As a jury deliberates in a Boston federal court over the fate of notorious mobster James (Whitey) Bulger, families of victims, law enforcement and a fascinated public await the outcome of the long saga of Whitey and the corrupt FBI. In the United States v. James J. Bulger, the famous South Boston resident is charged with 32 counts, including extortion, money laundering and 19 counts of murder.

A verdict in the case will also bring some closure to Boston Globe reporters Kevin Cullen and Shelley Murphy, who have been following Whitey for almost 30 years, beginning in the days when the Globe reported that Whitey had a “special relationship” with the FBI and a corrupt agent, John Connolly Jr. Mr. Cullen, a Pulitzer Prize winner and columnist, and Ms. Murphy, a reporter, are currently covering the trial, which started in early June, for the Globe.

The authors arrived on the Island last Friday to speak about their book, Whitey Bulger: America’s Most Wanted Gangster and the Manhunt That Brought Him to Justice, at the Martha’s Vineyard Book Festival. Ms. Murphy had filed a story earlier that day, and Mr. Cullen wrote his column on the trial at the Lampost on Friday night. During the book festival they talked about all things Whitey at a packed panel discussion with Dick Lehr, a former Globe colleague and the author of Whitey: The Life of America’s Most Notorious Mob Boss.

“I started writing about him in the ‘80s, so I feel very fortunate to be here for the end,” Ms. Murphy said during an interview after the panel on the porch of the Harbor View Hotel. She recalled that during some civil cases over Whitey’s alleged crimes, she was the only reporter in the courtroom. She was there the night Mr. Bulger’s associate Steve Flemmi was arrested and the FBI was looking for Mr. Bulger, and she was there when the police were digging up the bodies of some of the 19 people Mr. Bulger allegedly killed.

In June 2011, Mr. Bulger was captured in Santa Monica, Calif., where he had been a fugitive for 16 years with his girlfriend, Cathy Greig. Ms. Murphy was one of three Boston reporters in the courtroom for Mr. Bulger’s first appearance. She recalled that the 81 year old grinned and mocked the reporters as they took notes. All of these details are recounted in the reporters’ book, which was published in February.

“To me, it would have really been a travesty if he were able to ride off into the sunset, if they had never captured him and there was no . . . end for the families,” she said. “There would have always been this what happened, wondering how his life ended. I felt like whatever happens on this trial, the important thing was that there was a trial.”

During the much-publicized trial, Ms. Murphy has been in the courtroom every day, one of about 15 members of the media. She has a “golden ticket” — a yellow assigned media pass — in her purse. Rows are reserved for victims’ families, the prosecution, the defense and Whitey’s family. Overflow courtrooms with a live feed of the action have held more members of the public and the media, often including Mr. Cullen.

“I can tell you the public interest in this trial has been intense,” Ms. Murphy said. The doors open at 7 a.m., and “at one point in the trial people were lining up at 1:30 in the morning. It’s like they were waiting for iPhones.”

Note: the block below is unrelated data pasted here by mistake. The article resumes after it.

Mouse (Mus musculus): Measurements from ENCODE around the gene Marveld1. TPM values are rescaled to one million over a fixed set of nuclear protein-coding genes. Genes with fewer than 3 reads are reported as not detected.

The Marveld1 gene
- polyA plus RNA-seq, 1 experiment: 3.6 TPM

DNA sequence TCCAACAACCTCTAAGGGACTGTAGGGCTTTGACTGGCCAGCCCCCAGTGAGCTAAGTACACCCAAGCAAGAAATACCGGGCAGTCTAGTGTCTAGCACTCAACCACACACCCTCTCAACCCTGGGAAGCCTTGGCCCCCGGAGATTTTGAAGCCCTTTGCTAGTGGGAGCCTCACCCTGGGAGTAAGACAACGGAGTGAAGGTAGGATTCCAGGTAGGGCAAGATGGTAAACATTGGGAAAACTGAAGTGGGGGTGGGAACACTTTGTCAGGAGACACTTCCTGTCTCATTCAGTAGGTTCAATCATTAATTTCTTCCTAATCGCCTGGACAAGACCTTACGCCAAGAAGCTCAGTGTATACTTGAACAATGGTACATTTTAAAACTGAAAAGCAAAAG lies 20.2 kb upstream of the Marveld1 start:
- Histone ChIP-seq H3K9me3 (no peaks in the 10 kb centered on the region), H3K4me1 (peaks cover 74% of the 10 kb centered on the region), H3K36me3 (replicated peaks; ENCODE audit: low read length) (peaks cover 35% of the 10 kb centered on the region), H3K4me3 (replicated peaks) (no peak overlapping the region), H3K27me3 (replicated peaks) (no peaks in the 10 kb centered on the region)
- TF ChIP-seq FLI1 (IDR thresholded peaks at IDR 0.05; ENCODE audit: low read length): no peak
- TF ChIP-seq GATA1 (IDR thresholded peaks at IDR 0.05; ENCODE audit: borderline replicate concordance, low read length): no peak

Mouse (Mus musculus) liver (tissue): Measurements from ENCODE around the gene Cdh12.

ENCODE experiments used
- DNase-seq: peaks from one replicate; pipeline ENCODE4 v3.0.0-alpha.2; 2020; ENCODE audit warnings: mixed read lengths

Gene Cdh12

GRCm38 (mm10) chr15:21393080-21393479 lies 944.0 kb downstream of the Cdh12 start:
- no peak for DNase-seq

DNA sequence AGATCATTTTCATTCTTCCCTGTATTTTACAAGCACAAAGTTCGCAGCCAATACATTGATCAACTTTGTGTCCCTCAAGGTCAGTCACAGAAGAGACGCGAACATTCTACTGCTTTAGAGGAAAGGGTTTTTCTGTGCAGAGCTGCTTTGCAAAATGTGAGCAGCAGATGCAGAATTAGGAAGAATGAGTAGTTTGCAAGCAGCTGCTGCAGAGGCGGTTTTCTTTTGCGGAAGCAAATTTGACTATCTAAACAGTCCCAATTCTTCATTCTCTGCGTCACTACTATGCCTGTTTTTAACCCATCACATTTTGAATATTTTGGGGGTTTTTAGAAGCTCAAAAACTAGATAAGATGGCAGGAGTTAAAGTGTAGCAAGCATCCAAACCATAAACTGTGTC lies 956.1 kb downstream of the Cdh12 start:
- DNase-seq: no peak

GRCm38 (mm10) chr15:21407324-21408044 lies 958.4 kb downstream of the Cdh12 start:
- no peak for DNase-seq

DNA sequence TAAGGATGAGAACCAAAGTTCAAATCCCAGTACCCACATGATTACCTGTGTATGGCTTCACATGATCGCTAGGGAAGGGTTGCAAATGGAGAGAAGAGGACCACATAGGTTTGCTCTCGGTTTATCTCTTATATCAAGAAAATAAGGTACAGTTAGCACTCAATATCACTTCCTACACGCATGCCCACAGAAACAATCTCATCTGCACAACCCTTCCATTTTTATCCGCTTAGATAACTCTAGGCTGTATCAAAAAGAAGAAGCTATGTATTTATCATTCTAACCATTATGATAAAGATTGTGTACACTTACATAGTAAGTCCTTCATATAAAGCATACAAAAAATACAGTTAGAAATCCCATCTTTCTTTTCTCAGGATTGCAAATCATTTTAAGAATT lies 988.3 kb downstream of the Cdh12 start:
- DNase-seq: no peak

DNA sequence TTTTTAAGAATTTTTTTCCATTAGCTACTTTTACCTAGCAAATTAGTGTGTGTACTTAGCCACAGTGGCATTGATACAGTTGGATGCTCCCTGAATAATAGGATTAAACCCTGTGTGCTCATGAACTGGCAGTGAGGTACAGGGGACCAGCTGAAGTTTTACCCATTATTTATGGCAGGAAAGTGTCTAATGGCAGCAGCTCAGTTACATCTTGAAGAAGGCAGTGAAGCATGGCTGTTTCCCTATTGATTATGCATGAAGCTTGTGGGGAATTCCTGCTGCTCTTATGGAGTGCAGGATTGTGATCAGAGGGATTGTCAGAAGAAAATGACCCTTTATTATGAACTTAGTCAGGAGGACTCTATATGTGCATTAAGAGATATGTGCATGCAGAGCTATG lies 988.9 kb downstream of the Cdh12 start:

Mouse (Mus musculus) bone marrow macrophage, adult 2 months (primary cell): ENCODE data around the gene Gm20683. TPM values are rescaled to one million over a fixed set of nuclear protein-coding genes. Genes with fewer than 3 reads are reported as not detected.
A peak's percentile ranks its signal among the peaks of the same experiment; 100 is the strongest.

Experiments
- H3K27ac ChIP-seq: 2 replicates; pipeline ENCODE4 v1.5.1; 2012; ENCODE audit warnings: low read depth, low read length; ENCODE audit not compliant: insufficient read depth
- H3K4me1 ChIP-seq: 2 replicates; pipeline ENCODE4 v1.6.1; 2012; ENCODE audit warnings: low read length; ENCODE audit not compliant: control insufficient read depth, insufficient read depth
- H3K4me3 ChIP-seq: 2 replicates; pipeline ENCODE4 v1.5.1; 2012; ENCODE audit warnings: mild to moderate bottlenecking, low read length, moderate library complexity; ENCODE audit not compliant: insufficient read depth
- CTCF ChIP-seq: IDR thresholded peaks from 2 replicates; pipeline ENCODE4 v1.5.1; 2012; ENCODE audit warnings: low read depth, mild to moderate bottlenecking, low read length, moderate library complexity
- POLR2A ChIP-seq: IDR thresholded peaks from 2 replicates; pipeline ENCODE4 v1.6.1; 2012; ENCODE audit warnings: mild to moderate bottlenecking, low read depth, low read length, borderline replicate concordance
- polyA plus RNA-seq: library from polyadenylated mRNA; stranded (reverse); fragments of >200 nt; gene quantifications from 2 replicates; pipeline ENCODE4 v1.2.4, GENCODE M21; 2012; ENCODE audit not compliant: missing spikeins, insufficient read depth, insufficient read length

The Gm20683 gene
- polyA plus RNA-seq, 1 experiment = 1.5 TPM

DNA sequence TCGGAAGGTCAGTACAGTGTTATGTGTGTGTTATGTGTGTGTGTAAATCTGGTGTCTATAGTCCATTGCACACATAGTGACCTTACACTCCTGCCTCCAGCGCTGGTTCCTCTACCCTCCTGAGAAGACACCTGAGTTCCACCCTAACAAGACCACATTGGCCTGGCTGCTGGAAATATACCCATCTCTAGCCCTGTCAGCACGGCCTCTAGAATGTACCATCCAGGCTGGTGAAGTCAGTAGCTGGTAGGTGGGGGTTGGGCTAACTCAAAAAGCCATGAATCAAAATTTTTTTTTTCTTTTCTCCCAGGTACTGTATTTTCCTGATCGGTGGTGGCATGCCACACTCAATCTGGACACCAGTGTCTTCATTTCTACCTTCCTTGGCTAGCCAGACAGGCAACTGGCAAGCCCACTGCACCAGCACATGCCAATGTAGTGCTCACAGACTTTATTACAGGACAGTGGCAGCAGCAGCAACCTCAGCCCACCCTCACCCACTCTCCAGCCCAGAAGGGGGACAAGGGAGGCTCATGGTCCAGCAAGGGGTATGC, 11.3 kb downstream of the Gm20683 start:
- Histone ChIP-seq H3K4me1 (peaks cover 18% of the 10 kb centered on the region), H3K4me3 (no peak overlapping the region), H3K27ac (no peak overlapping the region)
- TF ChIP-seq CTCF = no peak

“When this trial started I had 1,500 Twitter followers and right now I have 7,000,” Mr. Cullen added.

Ms. Murphy has gained almost 4,000 Twitter followers during the trial. “People come up to me in the hallways outside the courthouse and say thank you for tweeting. There are victims’ families that are following me that can’t come,” she said.

“I think most people are interested,” said Mr. Cullen. “I think it’s history.”

Ms. Murphy said she thought the worst moment of the trial came when the court was shown a picture of alleged victim Deborah Hussey’s skeleton. “That was a person,” she said. “It was just horrible. One of the jurors was crying.”

Ms. Murphy said that although Whitey could still be tried for murders in Florida and Oklahoma, the trial would likely be the end of the line for him.

“Whitey’s funny because in one of the letters [he sent from prison] he said the reason he didn’t respond to us was because that would make us important,” Ms. Murphy said. “And I would like Whitey to know that we don’t really need Whitey to make us important. For me, this was never personal . . . For me, he’s just a guy who is charged with horrible, horrible things, who allegedly got away with murder for years because he had this corrupt relationship with the FBI, and because of that he left this trail of victims.

“For me this was about really being a voice for people who didn’t have a voice. It was about making sure there was scrutiny, that we never stopped putting the pressure on to find him, to bring him back and to see it through. These poor families, they are going to live with this forever, but for us this is about making sure that there was some justice, however it turns out. Making sure that he had his day.”

For his part, Mr. Cullen is ready to move on. “To be honest, for me, I really want to move on from this guy. I have so many things I want to do and spend my limited brainpower on. I feel like Shelley and I have devoted the majority of our professional lives to this guy who is such a scumbag. And as interesting as he is, he’s vile and I just want to go do something that’s more life-affirming. When he walks into whatever prison he walks into, I honestly do not want to write another word about him. I really don’t.”

“And he can claim whatever he claims, but the bottom line is we’ll move on,” Ms. Murphy added. “Sadly enough there are other terrible things that happen in this world that we’ll be writing about. And hopefully some good happy stories and fun stuff. I can write about how much fun it is to be on the Vineyard in the summer.”